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Douglas Burnham of the design firm Envelope A+D is locally considered the godfather of dark Victorians. These days, you’ll spot them sporadically around the Bay—in Noe Valley, Jingletown, lower Pacific Heights—imposing obsidian beauties popping against their macaron-hued neighbors. But Burnham was the among the first to overthrow the prevailing Painted Lady, having painted the exterior of client Claire Bigbie’s traditional Clipper Street home a uniform blackish blue over five years ago. The original intent wasn’t to make the facade stand out (the Victorian’s whimsical trim “looked like roasted marshmallows on a stick,” Burnham remembers), but to disguise the molding with an inky finish, highlighting the texture instead.
The idea came from the dark houses of Amsterdam, which Burnham had recently visited. “It’s not some freaky, haunted house kind of thing there,” Burnham says. “It’s classic and proper, like a tuxedo.” Since then, the dark lady of Clipper Street has spawned dozens of jet-black imitators, not only Victorians, but also storefronts, museums, restaurants, and condos. Within the local design community, there’s ongoing debate as to which monochrome hue will emerge as the new black—forest green, dark teal, and midnight blue are top bets. “I always envied Claire’s black gingerbread house, but now that it’s turning more mainstream, I’m thinking we’ll paint ours monochrome fuchsia,” says interior designer Alison Damonte. “Don’t tell my neighbors.” After all, the Gothic look “is like any great song,” says Burnham. “You hear it too much, you get sick of it.”
Why go to the dark side?
“It used to be that people were using 7 to 12 paint colors to make their houses look like wedding cakes,” says professional painter Jill French, cofounder of Heather and French painting. At $65 to $105 a gallon for high-end exterior paint, that gets pricey. “Now, we’re seeing more home owners sticking with one or two colors.”
“In a row of pastels, a dark house pops,” says architect Owen Kennerly of Kennerly Architecture & Planning. The trend coincides with a wave of younger Victorian buyers, says interior designer Melissa Guerrero. “They want to do something a little shocking.”
Camouflaging fussy trim
“My house is kind of a shack Victorian,” jokes Damonte of her periwinkle—“not by choice!”—Bernal Heights home. “If we paint it black, everything we don’t like will go away.” Going monochrome allows unloved details to blend in.
Letting the light work for you
On north-facing homes, “warm and pastel colors can look feckless” without sunlight to animate them, says Kennerly. A darker color—particularly one with some blue in it—will look rich even without direct light.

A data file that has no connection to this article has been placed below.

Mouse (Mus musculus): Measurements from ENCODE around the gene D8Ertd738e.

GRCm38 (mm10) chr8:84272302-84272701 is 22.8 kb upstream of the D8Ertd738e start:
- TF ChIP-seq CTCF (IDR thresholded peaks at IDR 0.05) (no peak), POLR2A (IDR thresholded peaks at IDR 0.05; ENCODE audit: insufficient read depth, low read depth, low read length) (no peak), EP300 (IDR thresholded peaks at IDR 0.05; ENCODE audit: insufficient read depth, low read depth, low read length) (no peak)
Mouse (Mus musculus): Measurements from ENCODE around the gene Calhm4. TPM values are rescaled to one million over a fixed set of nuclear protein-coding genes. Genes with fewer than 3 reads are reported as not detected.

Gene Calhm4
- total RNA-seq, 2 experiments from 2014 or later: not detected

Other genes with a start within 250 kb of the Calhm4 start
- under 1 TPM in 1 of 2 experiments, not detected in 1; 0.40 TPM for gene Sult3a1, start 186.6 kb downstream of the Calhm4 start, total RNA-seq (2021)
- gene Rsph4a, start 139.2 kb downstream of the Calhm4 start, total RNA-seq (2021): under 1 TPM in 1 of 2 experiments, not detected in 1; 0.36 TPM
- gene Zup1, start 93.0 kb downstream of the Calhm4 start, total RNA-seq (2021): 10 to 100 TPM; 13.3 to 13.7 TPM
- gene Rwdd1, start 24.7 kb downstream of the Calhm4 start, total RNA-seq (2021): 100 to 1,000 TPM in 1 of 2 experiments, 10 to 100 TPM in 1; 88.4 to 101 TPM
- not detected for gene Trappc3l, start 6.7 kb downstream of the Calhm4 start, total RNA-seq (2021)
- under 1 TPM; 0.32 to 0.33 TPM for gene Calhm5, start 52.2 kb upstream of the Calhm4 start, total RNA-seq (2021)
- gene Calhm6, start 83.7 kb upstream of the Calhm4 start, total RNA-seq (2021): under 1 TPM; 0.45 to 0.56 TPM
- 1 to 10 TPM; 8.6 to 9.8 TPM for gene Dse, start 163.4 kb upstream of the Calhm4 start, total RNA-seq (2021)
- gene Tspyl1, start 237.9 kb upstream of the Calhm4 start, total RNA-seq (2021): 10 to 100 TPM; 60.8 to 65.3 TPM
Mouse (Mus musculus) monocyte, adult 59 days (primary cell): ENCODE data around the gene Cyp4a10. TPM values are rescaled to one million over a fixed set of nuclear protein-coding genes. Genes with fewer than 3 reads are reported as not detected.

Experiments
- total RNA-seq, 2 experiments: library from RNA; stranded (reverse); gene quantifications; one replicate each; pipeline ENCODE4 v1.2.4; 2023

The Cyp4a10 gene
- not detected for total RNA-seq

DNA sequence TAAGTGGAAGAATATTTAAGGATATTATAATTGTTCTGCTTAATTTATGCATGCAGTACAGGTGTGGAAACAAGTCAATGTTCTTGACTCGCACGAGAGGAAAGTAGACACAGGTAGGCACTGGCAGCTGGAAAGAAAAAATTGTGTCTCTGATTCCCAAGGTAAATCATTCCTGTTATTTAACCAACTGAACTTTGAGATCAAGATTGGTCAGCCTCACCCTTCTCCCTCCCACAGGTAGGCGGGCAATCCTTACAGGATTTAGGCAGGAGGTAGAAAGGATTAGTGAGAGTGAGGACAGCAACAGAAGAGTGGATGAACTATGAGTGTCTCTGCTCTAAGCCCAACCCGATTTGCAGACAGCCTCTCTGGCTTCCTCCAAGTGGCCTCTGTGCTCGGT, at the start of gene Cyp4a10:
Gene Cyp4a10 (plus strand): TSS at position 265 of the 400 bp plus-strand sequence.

Minimizing spring cleaning
In the city, grime builds up on the edges of Victorian trim. “When the rain comes, it oozes down the house in sheets of gray and catches in the caulking joints,” says Kennerly. That film is more obvious against pastel paint.
“Going monochrome lets the three-dimensional quality of the Victorian ornamentation speak for itself,” says architect Casper Mork-Ulnes of Mork Ulnes architects. The trim comes together as a cohesive tapestry rather than candy-colored fragments.
Playing down size
Bigger homes can seem less monolithic by going dark, says Guerrero. (Conversely, bright paint colors can make small homes appear larger.) Window glass looks dark from the outside, so a dark paint color unifies the volume of a house by downplaying contrast with the window openings.
“Monochrome black paint has a certain elegance and sophistication, like an Armani suit,” says Kennerly. Many owners also see it as an expression of their own modernist sensibilities. “It’s kind of like pets—people want their house to reflect who they are,” says Burnham. “And in San Francisco, a lot of people wear all black.”
House Swap: Five steps to transition from safe to striking.
1. Do your homework
Burnham bought a can of black paint and a can of the darkest blue available, then mixed five versions in a spectrum. He and Bigbie had a custom formula made from the winning sample. Mork-Ulnes photoshopped a picture of his house with a series of gray-blue hues to choose the right one.
2. Invest in prep
Proper priming and sanding are key. “Dark paint colors show a lot of flaws and make the wood more susceptible to blistering,” says French. Use elastomeric caulk and epoxy filler, especially on south-facing exposures, to protect the wood from expanding and contracting when it heats up.
3. Consider the pigment
Pick a paint with a high pigment ratio, which indicates a greater volume of solids. Benjamin Moore’s aura exterior paints are a designer-recommended choice for quality and longevity. The more sheen, the better—it gives the home better UV protection than a matte color. Stay away from hues on the yellow end of the spectrum, which are prone to fading.
4. Seal the color
Top the paint with at least two finish coats to protect the color and the underlying wood.
5. Delay the fade
A lighter color lasts 30 percent longer than a darker color—even more in sunny neighborhoods. (“We should start a colony of tiny black matchbox houses in the foggy Outer Richmond,” jokes Burnham.) Benjamin Moore recommends retouching paint on a southern exposure every three to five years—Bigbie repainted the south side of her clipper street residence after four. Annual power-washing can stretch the time between repaintings.
How much would it cost to repaint one of Alamo Square’s famed Painted Ladies dark?
$15,000 to $25,000, says Philip Storey of RedHill Painting, which specializes in restoring historic Victorians. “That quote will depend on the condition of the home and its orientation to the sun,” he says. Some budget-minded clients opt to paint only the front facade, rather than the entire house. On a Painted Lady, that would run around $8,000 to $12,000.
Originally published in the July issue of San Francisco.